You read all the guides on digital marketing funnels, defined your audience personas, created your editorial calendar, and spent hours researching and writing the perfect content for your customers.
After posting the content, your blog post got retweeted by an influencer and traffic to your site has doubled.
It’s time to do it again.
Effective content marketing can be a grind, especially for small teams or individuals with other marketing priorities to manage on a regular basis.
According to a LinkedIn report, the number one challenge businesses face with content marketing is having the time and bandwidth to create content. The second challenge? Creating enough content variety and volume.
With limited time and an unlimited need for content, it is important to get the most out of your existing efforts before heading back to the drawing board. Instead of starting from scratch on your next piece of content, consider giving some of your best-performing blog posts new life by repurposing it for visual content marketing.
Why visual content marketing?
Visual content marketing can breathe new life into existing content. You know your content is relevant; your blog post’s past performance has already proven that. You are just repackaging it in a format that will reach more potential customers.
Image Courtesy of The Media Octopus
What are the best visual formats for repurposing content?
Image Courtesy of Visual.ly
Infographics are a popular form of content marketing because they take the substance of a good blog post or case study and compress the content into something significantly more shareable.
Many companies have repurposed their best blog posts into infographics with great success.
Buffer turned its How to Create a Social Media Marketing Strategy From Scratch post into an infographic during their “no new content” month (more on that here) and continues to use portions the infographic for their email courses.
Brian Dean, the founder of Backlinko, even transforms other blogs’ best posts into infographics (he calls them “guestographics”), a method he says is his favorite for generating backlinks to his site.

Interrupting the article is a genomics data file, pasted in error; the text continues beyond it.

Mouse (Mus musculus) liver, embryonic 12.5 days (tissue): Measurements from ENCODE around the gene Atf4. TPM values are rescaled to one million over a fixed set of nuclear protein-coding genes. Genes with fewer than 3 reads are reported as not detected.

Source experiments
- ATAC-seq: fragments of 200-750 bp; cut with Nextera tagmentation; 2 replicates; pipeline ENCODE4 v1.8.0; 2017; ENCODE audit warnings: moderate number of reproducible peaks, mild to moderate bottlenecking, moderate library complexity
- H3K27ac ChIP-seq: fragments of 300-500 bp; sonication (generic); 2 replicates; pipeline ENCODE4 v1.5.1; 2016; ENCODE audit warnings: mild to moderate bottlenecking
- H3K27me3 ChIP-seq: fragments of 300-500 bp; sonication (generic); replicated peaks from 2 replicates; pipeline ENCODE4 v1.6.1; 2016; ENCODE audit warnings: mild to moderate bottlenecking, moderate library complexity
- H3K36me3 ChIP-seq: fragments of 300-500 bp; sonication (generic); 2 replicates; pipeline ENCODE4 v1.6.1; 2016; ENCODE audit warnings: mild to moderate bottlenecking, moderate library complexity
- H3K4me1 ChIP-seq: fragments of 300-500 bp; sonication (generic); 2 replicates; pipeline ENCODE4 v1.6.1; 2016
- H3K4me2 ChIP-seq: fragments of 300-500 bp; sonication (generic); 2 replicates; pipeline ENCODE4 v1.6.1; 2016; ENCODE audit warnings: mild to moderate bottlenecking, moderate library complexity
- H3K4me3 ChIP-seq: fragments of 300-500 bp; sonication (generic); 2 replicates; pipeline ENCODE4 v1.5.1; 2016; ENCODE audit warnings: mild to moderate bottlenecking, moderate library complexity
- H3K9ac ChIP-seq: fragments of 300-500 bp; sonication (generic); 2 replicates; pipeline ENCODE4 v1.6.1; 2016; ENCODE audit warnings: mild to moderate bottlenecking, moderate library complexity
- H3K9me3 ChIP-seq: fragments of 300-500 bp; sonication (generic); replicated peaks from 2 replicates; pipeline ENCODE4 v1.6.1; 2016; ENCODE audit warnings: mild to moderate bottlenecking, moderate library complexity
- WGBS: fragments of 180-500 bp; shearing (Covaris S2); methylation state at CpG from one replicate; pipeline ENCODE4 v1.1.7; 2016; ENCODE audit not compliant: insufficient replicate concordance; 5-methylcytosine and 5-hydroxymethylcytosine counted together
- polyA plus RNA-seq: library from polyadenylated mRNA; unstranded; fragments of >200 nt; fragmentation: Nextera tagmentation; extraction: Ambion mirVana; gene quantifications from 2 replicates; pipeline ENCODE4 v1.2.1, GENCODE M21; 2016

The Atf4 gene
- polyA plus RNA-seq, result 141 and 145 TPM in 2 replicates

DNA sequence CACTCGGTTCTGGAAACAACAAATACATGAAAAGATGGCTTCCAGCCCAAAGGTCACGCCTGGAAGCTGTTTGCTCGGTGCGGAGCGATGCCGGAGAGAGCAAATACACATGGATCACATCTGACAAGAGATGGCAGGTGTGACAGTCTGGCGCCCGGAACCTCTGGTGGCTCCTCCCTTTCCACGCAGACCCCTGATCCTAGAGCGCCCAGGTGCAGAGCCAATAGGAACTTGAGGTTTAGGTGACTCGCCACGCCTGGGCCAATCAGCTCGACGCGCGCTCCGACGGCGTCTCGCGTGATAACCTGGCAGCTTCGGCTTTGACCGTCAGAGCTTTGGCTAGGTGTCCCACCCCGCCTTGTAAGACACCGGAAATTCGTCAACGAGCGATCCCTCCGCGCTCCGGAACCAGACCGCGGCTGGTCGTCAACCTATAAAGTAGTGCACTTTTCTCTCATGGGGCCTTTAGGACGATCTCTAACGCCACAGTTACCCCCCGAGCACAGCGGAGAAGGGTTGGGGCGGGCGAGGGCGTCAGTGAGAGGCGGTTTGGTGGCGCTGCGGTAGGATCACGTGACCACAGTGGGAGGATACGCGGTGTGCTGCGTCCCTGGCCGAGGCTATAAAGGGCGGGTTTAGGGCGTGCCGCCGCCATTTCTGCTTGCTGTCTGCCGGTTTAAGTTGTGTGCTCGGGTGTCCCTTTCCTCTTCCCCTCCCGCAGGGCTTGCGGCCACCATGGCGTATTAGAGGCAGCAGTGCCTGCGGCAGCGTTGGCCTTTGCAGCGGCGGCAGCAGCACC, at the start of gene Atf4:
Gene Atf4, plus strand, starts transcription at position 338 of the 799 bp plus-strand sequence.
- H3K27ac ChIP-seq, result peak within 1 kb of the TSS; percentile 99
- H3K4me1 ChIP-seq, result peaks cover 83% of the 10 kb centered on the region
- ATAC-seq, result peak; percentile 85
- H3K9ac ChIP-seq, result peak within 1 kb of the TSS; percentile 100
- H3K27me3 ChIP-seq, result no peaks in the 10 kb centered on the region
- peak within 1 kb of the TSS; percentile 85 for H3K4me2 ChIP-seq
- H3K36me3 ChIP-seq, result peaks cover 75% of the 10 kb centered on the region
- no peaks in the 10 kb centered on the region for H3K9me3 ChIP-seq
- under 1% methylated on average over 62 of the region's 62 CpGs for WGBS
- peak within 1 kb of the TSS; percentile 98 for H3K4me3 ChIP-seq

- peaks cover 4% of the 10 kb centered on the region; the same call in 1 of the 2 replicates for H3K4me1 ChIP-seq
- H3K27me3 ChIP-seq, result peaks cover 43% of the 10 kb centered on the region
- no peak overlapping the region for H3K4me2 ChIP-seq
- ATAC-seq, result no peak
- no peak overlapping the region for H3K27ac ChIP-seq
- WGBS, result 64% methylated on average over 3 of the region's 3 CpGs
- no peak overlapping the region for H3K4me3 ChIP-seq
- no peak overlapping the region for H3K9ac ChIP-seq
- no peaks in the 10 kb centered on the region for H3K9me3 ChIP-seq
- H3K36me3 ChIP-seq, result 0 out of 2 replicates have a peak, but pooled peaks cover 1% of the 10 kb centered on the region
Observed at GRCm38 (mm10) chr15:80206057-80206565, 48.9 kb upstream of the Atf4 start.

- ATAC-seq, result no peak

With the content already outlined in the blog post, the bulk of the work is in the hands of the designer who can immediately get to work on communicating the information visually.
Social Media Images
Image Courtesy of @RobinGood
To drive new traffic to a blog post your audience needs to actually share your content. The best way to do that? Use social media images.
After reviewing the engagement habits of their entire user base, Buffer reported that tweets with images received 150% more retweets than tweets without images so a significant bump in reach could be just one good image away.
Simply reposting the featured image from your blog post with a link to your content can get old for your audience, fast.
To avoid this, you can create a series of distinct social-only images from one blog post if you know what to look for.
These unique images will allow you to re-share your content multiple times without fear of repetition for your audience while testing out what kind of imagery your audience is most receptive to.
Some effective forms of original social media images are quotes, how-to’s, and screen grabs. Each of these can benefit your audience in different ways and depend on the content of your blog: